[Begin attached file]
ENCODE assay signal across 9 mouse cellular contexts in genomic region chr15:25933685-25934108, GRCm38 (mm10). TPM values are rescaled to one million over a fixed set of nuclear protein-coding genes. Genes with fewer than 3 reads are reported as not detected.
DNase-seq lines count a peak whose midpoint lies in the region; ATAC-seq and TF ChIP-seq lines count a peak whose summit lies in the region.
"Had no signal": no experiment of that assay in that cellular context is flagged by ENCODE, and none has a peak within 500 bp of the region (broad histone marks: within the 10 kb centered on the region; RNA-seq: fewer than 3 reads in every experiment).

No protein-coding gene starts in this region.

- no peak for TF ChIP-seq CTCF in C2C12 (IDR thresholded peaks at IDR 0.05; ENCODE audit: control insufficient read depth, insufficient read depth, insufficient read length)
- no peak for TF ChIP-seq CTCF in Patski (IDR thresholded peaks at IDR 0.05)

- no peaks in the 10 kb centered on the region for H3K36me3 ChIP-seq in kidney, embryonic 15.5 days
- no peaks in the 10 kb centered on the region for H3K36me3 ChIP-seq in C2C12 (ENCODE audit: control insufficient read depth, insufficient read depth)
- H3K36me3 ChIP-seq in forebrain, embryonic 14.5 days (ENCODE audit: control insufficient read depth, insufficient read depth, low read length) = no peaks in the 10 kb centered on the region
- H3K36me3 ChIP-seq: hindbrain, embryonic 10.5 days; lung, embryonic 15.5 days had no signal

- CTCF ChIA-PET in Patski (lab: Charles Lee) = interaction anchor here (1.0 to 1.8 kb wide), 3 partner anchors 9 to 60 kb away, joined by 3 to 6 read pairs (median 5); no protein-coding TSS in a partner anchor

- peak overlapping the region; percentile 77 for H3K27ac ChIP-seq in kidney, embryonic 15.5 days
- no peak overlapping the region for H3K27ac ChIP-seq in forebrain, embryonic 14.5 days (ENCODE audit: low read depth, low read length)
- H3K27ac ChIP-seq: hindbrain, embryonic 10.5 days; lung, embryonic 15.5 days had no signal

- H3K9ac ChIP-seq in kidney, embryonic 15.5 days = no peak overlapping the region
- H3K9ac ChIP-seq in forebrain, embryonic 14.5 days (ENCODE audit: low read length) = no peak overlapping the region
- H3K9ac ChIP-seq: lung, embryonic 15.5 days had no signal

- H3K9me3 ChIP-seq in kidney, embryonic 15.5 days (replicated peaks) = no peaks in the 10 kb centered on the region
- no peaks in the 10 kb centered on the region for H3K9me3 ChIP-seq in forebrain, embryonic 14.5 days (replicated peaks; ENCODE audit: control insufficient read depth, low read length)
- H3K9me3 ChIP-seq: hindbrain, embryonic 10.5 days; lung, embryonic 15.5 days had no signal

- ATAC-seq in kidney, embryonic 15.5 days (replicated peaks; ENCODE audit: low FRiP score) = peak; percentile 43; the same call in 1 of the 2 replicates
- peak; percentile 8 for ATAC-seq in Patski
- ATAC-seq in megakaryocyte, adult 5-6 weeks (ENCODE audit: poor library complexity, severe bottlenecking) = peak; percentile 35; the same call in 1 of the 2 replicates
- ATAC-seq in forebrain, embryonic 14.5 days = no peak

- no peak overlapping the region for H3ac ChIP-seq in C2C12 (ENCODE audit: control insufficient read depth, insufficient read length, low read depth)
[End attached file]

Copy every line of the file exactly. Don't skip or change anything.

ENCODE assay signal across 9 mouse cellular contexts in genomic region chr15:25933685-25934108, GRCm38 (mm10). TPM values are rescaled to one million over a fixed set of nuclear protein-coding genes. Genes with fewer than 3 reads are reported as not detected.
DNase-seq lines count a peak whose midpoint lies in the region; ATAC-seq and TF ChIP-seq lines count a peak whose summit lies in the region.
"Had no signal": no experiment of that assay in that cellular context is flagged by ENCODE, and none has a peak within 500 bp of the region (broad histone marks: within the 10 kb centered on the region; RNA-seq: fewer than 3 reads in every experiment).

No protein-coding gene starts in this region.

- no peak for TF ChIP-seq CTCF in C2C12 (IDR thresholded peaks at IDR 0.05; ENCODE audit: control insufficient read depth, insufficient read depth, insufficient read length)
- no peak for TF ChIP-seq CTCF in Patski (IDR thresholded peaks at IDR 0.05)

- no peaks in the 10 kb centered on the region for H3K36me3 ChIP-seq in kidney, embryonic 15.5 days
- no peaks in the 10 kb centered on the region for H3K36me3 ChIP-seq in C2C12 (ENCODE audit: control insufficient read depth, insufficient read depth)
- H3K36me3 ChIP-seq in forebrain, embryonic 14.5 days (ENCODE audit: control insufficient read depth, insufficient read depth, low read length) = no peaks in the 10 kb centered on the region
- H3K36me3 ChIP-seq: hindbrain, embryonic 10.5 days; lung, embryonic 15.5 days had no signal

- CTCF ChIA-PET in Patski (lab: Charles Lee) = interaction anchor here (1.0 to 1.8 kb wide), 3 partner anchors 9 to 60 kb away, joined by 3 to 6 read pairs (median 5); no protein-coding TSS in a partner anchor

- peak overlapping the region; percentile 77 for H3K27ac ChIP-seq in kidney, embryonic 15.5 days
- no peak overlapping the region for H3K27ac ChIP-seq in forebrain, embryonic 14.5 days (ENCODE audit: low read depth, low read length)
- H3K27ac ChIP-seq: hindbrain, embryonic 10.5 days; lung, embryonic 15.5 days had no signal

- H3K9ac ChIP-seq in kidney, embryonic 15.5 days = no peak overlapping the region
- H3K9ac ChIP-seq in forebrain, embryonic 14.5 days (ENCODE audit: low read length) = no peak overlapping the region
- H3K9ac ChIP-seq: lung, embryonic 15.5 days had no signal

- H3K9me3 ChIP-seq in kidney, embryonic 15.5 days (replicated peaks) = no peaks in the 10 kb centered on the region
- no peaks in the 10 kb centered on the region for H3K9me3 ChIP-seq in forebrain, embryonic 14.5 days (replicated peaks; ENCODE audit: control insufficient read depth, low read length)
- H3K9me3 ChIP-seq: hindbrain, embryonic 10.5 days; lung, embryonic 15.5 days had no signal

- ATAC-seq in kidney, embryonic 15.5 days (replicated peaks; ENCODE audit: low FRiP score) = peak; percentile 43; the same call in 1 of the 2 replicates
- peak; percentile 8 for ATAC-seq in Patski
- ATAC-seq in megakaryocyte, adult 5-6 weeks (ENCODE audit: poor library complexity, severe bottlenecking) = peak; percentile 35; the same call in 1 of the 2 replicates
- ATAC-seq in forebrain, embryonic 14.5 days = no peak

- no peak overlapping the region for H3ac ChIP-seq in C2C12 (ENCODE audit: control insufficient read depth, insufficient read length, low read depth)